That said, Bullens accepts the fact that there can be something confounding about an artist whose core identity has changed, at least as far as the public’s perception is concerned. Making a comeback is hard enough, but after officially changing his name from Cindy to Cidny back in 2011, there’s still the need to reintroduce himself in a decidedly different way.  

“Yes, you’re right,” he agrees. “It’s my debut album as Cidny, but my tenth album overall. It is difficult, but it is what it is. That’s the point. It’s a debut album from a long-term artist. I can’t do much about how people categorize me. I felt I had to make an album as who I am now. I think the album stands on its own, but it’s also a cultural statement as well.”

Indeed, Bullens is more than willing to offer himself up entirely — philosophically, artistically and most of all, absolutely honestly as well.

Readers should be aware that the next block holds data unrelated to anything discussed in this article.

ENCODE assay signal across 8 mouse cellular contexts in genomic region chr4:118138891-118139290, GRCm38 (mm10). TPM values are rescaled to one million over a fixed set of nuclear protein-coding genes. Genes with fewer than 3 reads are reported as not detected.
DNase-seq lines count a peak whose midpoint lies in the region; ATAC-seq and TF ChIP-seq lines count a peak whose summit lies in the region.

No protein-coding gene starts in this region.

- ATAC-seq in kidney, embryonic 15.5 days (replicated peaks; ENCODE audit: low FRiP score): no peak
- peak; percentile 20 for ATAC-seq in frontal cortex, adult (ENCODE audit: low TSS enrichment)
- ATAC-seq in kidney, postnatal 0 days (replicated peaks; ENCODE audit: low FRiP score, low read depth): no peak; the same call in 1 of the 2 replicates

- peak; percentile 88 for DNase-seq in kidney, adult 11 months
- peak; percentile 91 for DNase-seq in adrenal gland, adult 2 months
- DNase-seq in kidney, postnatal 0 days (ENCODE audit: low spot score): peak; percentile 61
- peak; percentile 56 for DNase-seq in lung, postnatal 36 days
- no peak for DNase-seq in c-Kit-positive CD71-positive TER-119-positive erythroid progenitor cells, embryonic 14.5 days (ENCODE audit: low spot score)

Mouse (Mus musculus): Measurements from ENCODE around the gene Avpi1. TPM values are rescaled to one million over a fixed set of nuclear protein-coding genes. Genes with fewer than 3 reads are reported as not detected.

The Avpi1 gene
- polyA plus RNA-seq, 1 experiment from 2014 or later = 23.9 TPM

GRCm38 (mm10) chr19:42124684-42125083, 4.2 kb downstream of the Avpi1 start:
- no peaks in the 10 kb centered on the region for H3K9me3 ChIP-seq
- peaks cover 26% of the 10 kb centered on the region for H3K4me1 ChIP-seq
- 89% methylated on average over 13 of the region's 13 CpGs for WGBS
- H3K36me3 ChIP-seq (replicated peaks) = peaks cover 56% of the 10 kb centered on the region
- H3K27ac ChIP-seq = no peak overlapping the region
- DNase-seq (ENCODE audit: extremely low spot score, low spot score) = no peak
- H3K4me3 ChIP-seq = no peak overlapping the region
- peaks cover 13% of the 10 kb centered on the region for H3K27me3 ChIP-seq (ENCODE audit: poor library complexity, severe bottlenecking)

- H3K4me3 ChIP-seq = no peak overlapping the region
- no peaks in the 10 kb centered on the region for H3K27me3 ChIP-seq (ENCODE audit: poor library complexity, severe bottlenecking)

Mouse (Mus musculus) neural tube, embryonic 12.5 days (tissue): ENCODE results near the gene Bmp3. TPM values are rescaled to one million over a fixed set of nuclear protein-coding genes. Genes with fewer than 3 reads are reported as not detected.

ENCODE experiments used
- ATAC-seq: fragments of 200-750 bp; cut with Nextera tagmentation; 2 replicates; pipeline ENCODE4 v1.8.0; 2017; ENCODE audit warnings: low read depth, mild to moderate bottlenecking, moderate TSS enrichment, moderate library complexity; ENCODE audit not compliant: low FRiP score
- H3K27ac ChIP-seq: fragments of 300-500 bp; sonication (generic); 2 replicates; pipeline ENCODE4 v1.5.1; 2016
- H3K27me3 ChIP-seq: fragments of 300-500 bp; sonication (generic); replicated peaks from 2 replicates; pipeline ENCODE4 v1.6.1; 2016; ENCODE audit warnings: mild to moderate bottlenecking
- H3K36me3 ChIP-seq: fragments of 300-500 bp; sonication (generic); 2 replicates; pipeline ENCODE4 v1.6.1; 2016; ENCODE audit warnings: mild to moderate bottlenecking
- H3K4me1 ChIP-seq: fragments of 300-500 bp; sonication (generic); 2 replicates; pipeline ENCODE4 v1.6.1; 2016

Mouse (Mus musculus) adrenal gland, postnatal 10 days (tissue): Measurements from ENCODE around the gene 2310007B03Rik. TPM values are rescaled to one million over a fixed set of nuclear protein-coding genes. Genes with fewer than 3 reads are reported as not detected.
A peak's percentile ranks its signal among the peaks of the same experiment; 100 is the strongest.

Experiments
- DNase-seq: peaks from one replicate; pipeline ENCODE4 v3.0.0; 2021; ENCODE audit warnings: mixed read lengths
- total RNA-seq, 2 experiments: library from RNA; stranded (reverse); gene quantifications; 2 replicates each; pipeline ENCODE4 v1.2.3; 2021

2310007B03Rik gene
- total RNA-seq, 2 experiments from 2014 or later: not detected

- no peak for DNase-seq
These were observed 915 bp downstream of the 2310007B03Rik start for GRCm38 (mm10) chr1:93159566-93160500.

“It’s all out there. I wear it all on my sleeve,” he insists. “I feel like this album has all the heart and soul I put into it.”

 

 

 

 

 

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Lee Zimmerman

Lee Zimmerman is a writer and columnist based in beautiful Maryville Tennessee. Over the past 20 years, his work has appeared in dozens of leading music publications. He is also the author of Americana Music: Voice, Visionaries, and Pioneers of an Honest Sound, which will be published by Texas A&M University Press early next year.